Brazil, 20th-century giant
Brazil, the largest country of Latin America, the fifth largest in the world (8.5 million km2) after the Soviet Union, Canada, China and the United States, possesses more freshwater reserves than any other country. It is the "lung of the planet", producing one-quarter of the world's oxygen. Through it flows the world's largest river in volume and area of its drainage basin, the 6,500-km-long Amazon, which with its tributaries waters one-third of global timber reserves. Brazil also has fabulous deposits of precious and semi-precious stones, and is the major industrial and commercial centre of Latin America, with one of the highest growth rates in the world.
Brazil has also developed an original culture which respects the beliefs and customs of the different ethnic groups (some of which live much as their ancestors did when the Portuguese conquistadors arrived almost 500 years ago) which make up its population. The destiny of Brazil has also been shaped by the ethnic intermingling which is one of the country's most distinctive characteristics. Among the important manifestations of this culture , to take only three examples from the arts, are the sculptures of o Aleijadinho, who has been described as a "universal genius" and "the greatest artist born in America"; the architecture of Brasilia, the first city of the 21st century, called by André Malraux the "first capital of the new civilization"; and Brazilian music, whose popularity at world level is rivalled only by that of the tango. Superlatives are unavoidable where Brazil is concerned.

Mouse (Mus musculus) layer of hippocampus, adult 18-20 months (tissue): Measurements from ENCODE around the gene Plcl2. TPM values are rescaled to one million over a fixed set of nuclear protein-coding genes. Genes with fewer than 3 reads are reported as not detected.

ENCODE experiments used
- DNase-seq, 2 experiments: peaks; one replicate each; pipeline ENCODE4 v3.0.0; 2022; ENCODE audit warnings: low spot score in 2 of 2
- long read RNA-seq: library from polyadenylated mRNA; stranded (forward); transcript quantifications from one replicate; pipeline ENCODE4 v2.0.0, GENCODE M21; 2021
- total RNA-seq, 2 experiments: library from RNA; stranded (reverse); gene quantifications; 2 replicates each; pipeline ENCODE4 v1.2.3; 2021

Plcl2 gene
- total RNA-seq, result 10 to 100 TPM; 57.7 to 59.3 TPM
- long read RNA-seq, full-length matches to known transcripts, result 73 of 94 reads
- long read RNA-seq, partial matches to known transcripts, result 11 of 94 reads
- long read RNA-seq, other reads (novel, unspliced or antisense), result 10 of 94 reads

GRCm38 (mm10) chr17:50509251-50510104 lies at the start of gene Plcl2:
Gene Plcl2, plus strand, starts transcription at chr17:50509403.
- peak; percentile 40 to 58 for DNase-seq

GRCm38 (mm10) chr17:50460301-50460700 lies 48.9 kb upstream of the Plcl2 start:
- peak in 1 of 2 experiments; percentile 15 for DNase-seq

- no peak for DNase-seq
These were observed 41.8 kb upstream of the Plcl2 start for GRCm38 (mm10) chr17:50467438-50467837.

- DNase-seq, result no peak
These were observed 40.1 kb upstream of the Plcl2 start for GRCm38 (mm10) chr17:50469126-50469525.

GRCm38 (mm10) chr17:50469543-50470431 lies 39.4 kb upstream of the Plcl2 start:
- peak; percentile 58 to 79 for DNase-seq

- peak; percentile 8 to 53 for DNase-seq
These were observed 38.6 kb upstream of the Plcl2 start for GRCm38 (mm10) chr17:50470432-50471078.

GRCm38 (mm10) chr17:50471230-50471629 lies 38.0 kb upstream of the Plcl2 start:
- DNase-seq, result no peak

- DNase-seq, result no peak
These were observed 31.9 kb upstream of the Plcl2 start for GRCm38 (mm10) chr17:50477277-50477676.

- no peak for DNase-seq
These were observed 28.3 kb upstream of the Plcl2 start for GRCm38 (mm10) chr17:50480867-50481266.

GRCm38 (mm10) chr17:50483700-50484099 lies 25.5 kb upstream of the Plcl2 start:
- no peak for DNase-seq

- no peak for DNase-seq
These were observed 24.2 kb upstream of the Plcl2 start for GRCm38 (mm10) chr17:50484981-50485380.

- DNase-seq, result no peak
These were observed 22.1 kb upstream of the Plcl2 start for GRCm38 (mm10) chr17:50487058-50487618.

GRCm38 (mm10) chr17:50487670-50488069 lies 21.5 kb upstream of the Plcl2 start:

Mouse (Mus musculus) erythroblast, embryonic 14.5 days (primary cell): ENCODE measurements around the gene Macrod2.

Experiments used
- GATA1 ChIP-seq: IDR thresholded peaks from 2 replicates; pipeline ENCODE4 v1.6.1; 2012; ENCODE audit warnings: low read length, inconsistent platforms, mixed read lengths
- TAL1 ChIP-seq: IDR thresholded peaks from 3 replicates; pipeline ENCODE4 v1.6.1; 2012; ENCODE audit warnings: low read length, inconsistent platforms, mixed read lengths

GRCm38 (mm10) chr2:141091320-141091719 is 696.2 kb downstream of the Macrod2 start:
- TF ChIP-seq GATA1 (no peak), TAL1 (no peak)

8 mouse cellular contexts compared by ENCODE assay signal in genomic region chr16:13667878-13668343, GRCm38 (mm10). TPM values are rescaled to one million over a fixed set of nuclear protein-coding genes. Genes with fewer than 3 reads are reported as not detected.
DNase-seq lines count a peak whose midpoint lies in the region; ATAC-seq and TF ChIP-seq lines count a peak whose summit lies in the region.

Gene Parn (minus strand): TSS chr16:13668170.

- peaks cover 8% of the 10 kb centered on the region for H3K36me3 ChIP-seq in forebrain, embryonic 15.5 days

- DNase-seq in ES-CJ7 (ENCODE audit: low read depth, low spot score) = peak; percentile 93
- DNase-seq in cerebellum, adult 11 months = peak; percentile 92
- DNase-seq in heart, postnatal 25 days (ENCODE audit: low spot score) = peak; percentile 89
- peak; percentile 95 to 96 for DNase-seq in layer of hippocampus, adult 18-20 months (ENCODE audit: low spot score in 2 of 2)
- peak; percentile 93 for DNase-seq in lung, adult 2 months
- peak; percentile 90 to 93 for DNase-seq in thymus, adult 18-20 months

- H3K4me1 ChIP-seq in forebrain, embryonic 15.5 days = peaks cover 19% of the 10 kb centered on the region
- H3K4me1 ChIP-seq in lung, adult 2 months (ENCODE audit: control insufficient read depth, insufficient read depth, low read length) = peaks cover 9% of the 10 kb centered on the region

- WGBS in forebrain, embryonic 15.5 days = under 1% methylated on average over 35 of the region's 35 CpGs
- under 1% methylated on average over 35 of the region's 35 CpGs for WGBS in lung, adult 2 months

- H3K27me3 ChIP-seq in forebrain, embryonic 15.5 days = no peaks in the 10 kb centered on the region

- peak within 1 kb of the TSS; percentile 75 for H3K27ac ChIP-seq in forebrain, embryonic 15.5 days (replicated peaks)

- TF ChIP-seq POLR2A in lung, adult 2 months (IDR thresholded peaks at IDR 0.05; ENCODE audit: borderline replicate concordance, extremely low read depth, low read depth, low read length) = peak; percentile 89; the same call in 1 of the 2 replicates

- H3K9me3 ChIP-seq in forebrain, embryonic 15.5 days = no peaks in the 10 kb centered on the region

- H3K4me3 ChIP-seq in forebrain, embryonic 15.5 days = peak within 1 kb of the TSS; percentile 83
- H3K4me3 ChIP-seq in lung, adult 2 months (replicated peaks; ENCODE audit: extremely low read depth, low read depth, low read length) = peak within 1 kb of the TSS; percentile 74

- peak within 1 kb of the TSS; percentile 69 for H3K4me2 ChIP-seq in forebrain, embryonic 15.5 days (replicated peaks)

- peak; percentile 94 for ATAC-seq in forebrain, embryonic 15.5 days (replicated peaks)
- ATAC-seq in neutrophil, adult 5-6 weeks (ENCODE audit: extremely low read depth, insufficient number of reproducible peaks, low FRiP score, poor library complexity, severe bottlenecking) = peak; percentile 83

This issue of the Unesco Courier highlights some of the most original and lesser known aspects of Brazil. We have excluded from our coverage problems which lie outside Unesco's fields of competence, and have attempted to dispel the stereotyped and in some cases misleadingly picturesque image of the country which may be propagated by the tourist brochure. For space reasons alone there are bound to be many gaps in the picture. Nevertheless, we hope that readers will be able to form a clear impression of a country which, through its dynamism, its vast wealth of natural resources, its commitment to progress, and its unfailing gaiety and good humour in the face of natural obstacles and serious demographic and economic problems, is the pride of a people who readily claim that "God is Brazilian !"
Editor-in-chief: Edouard Glissant